Smiling at the incongruity of his timing she accepted his invitation and as she departed, her familiar smile etched firmly across her face, we reiterated the irrelevance of her school friend’s comment.

“One of the best things about life,” she said, hugging me goodbye, “is that each of us have different dreams and the opportunity to pursue them.”

As she got into her car and drove away to meet her date, I had no doubt she would make her dreams come true. Whatever they may be.

Daily Life would like your help to curate a list of Australia’s 20 most influential female voices of 2012. Click here to nominate -- you'll also be entered into the draw to win an iPad Mini. 

37 comments

  • Maybe more people would be considered the "marrying kind" if it was an equal establishment. I know that my long term boyfriend and I would be more inclined if it wasn't so extensively bogged down in old world traditions.

    Commenter
    Mas
    Location
    Tumut
    Date and time
    December 04, 2012, 8:48AM
    • So what you want is something that isn't marriage? But you still would want to call it marriage?
      Its like wanting ice cream. But, wanting it to taste like frozen yogurt - which is what you have now. Ice cream will never be frozen yogurt.

      Commenter
      Zahra
      Location
      Sydney
      Date and time
      December 04, 2012, 11:23AM
    • Good God, marriage is an old world tradition. If you don't want to get married then don't. Who the hell cares????

      Commenter
      Nicola
      Date and time
      December 04, 2012, 1:02PM
  • What an awesome article, embrace your dreams, don't be another sheep...Don't follow other people's expectations, stay true to your self and what you want, after all this is your life.

    Commenter
    mimi
    Date and time
    December 04, 2012, 8:55AM
    • Please some consistency!
      The entirely reasonable commentary here is far removed from condemnation of men who think its OK not to marry as 'players' or immature never grown up etc. - as it was very recently on your (virtual) pages.
      If it makes you feel better, the feeling of leaving-it-too-late and 'all my friends are getting married' is something I have a serious case of, and i'm a guy.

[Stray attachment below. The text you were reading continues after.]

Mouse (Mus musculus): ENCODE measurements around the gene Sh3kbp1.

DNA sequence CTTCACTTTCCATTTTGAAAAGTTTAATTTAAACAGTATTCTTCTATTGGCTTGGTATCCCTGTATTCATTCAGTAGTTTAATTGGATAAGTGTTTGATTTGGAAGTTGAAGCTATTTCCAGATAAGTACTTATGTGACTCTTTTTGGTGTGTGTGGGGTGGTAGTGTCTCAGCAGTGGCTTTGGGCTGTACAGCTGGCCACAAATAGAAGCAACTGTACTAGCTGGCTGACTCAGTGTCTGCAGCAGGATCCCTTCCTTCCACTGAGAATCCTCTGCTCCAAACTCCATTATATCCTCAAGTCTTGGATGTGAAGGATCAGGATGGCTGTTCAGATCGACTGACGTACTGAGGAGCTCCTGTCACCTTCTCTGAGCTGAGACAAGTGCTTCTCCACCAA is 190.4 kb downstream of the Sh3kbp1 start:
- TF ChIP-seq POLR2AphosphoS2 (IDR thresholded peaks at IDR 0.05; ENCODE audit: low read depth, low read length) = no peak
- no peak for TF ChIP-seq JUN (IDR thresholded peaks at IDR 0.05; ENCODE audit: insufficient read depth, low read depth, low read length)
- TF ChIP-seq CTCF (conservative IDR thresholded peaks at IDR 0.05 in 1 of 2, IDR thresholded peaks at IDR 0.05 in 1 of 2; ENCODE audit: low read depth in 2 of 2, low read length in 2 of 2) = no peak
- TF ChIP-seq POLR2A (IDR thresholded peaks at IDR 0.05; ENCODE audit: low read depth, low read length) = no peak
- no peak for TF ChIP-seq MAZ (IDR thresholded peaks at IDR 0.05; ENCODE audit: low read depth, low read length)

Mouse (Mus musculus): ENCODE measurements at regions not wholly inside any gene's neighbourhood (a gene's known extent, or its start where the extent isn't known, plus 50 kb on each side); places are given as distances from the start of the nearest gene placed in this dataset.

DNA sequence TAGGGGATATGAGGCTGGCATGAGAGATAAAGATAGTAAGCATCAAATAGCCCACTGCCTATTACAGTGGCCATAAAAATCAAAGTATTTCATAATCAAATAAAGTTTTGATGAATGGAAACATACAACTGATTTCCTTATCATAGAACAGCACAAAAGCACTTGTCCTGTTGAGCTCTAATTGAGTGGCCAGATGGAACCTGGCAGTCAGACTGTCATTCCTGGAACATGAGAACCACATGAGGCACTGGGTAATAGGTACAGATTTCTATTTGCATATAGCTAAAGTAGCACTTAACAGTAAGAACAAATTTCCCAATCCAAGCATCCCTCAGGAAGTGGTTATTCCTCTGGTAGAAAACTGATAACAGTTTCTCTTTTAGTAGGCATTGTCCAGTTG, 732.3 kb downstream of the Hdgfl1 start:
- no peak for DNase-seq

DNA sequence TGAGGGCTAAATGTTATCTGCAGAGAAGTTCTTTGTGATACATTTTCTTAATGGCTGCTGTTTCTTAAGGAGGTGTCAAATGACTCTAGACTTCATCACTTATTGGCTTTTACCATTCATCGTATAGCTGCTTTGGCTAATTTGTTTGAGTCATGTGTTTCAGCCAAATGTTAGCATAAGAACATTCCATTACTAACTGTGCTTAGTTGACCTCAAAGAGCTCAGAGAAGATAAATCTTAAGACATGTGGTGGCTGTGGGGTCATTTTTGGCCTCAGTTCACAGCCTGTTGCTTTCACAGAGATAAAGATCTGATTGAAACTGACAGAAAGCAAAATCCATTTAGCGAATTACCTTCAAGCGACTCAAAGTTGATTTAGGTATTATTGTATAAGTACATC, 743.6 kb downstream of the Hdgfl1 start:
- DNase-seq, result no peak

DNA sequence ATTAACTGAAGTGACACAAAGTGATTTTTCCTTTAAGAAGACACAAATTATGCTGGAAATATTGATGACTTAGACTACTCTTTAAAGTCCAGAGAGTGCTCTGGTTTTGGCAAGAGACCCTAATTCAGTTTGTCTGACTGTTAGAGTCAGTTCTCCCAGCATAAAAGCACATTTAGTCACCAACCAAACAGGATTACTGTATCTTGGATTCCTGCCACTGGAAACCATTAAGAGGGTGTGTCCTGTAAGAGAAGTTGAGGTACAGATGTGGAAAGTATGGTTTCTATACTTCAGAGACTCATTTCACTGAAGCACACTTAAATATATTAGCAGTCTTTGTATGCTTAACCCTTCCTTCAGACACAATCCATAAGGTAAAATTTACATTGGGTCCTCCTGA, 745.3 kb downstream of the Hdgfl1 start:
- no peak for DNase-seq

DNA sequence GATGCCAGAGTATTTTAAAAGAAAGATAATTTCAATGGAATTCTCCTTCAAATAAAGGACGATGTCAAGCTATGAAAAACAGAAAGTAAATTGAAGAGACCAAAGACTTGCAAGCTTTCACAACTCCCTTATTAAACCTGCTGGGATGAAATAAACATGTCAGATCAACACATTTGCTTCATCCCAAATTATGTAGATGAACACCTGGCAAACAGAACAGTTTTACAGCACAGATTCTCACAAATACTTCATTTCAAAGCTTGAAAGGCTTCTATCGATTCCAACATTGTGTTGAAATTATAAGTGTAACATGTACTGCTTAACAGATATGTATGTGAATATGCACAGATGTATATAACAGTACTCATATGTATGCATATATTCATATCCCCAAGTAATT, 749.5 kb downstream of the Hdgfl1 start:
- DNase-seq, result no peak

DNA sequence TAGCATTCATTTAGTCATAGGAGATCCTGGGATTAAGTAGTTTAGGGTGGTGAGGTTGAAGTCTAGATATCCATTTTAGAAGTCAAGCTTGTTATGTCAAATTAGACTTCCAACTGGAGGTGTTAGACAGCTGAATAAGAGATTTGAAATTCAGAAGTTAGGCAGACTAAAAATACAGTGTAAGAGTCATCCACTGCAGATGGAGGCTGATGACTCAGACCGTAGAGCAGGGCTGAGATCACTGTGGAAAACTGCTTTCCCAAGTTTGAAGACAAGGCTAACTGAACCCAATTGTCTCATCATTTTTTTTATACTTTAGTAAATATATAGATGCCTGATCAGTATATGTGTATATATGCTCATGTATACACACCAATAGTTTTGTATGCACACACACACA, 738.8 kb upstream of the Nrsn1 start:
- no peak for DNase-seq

Commenter
      gabe
      Location
      fitz
      Date and time
      December 04, 2012, 9:27AM
      • I couldn't give a toss if guys don't want to get married and would rather be players. In the old days, they'd probably be the ones with mistresses anyway since that was probably more socially acceptable for a man than not getting married. Each to their own preference. I just didn't like the way that Venker was trying to blame women for what is effectively giving men more choice too - they can choose to expect women to play the traditional roles, but they shouldn't whine when the pool gets smaller and smaller because the majority of men have moved on and prefer equal partners. I don't get how people can't see that feminism gives everyone more choice and options in life. How can that not be a good thing?

        Commenter
        cher
        Location
        Melb
        Date and time
        December 04, 2012, 5:07PM
    • Honestly it is fate, really if you are meant to meet the right one you will. Personal choice, some come to regret. Not just women regretting but good looking men thinking they have the field and end up with the wrong one at the end of it all. Relationships you have to work at regardless if you are married or not if it is one sided forget it. Sometimes you have to put aside what you want to be with someone its a simple word. "Sharing".

      Commenter
      Pickled Herring
      Location
      Frankston
      Date and time
      December 04, 2012, 9:50AM
      • "the relative economic decline of men more women are choosing to remain single"

        Which says to me though women say they don't care if the man doesn't earn more than they do is a porky. They do care they just won't admit they want to marry up.

        Commenter
        Bev
        Date and time
        December 04, 2012, 10:07AM
        • Women who declare that money isnt important when selecting a partner should be taken with the same pinch of salt reserved for men who say that what they really want is a woman with a "great sense of humour".

          Commenter
          mint slice
          Location
          sydney
          Date and time
          December 04, 2012, 11:05AM
        • Very true.

          Commenter
          Bev
          Date and time
          December 04, 2012, 11:38AM